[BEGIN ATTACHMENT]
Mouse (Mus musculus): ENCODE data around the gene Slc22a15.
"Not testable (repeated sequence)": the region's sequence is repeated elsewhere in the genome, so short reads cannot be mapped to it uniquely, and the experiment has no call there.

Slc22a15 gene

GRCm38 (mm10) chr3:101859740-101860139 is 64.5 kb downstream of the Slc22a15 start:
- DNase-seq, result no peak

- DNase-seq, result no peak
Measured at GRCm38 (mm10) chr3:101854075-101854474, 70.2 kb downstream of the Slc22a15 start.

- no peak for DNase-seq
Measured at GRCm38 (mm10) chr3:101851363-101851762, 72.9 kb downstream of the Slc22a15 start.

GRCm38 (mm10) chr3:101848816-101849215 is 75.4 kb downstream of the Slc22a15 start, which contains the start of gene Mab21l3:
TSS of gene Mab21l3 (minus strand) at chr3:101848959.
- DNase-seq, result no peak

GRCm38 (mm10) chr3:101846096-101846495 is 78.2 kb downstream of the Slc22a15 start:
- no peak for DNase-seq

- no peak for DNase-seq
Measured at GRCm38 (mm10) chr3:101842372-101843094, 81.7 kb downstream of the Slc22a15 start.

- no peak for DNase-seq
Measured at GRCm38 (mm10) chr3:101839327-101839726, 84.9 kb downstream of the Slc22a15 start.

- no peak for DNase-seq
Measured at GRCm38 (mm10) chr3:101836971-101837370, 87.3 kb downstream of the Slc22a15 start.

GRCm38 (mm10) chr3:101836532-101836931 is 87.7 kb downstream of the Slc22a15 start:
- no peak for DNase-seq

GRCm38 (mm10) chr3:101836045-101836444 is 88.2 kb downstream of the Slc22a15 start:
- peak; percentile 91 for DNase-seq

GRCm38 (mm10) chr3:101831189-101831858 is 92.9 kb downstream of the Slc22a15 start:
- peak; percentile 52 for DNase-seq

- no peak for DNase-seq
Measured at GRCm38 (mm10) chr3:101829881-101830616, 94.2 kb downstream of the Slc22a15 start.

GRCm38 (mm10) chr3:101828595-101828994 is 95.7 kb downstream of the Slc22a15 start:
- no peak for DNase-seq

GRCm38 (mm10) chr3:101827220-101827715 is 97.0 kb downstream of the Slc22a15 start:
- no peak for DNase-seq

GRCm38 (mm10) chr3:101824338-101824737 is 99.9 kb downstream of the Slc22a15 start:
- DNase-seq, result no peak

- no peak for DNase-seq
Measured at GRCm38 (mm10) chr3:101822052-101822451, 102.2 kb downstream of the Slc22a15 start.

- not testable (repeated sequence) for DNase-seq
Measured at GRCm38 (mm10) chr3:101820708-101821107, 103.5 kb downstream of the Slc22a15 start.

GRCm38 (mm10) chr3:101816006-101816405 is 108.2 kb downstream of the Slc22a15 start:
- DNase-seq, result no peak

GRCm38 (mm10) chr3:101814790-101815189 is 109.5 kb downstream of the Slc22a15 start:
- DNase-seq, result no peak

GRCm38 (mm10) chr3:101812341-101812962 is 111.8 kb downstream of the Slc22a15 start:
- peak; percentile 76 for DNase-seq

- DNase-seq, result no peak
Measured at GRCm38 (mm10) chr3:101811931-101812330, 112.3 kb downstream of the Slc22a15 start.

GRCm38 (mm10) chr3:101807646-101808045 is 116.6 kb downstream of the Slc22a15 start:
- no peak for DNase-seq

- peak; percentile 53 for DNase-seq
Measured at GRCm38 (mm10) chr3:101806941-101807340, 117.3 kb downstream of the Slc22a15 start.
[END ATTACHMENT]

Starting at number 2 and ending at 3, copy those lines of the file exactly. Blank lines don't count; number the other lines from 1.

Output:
"Not testable (repeated sequence)": the region's sequence is repeated elsewhere in the genome, so short reads cannot be mapped to it uniquely, and the experiment has no call there.

Slc22a15 gene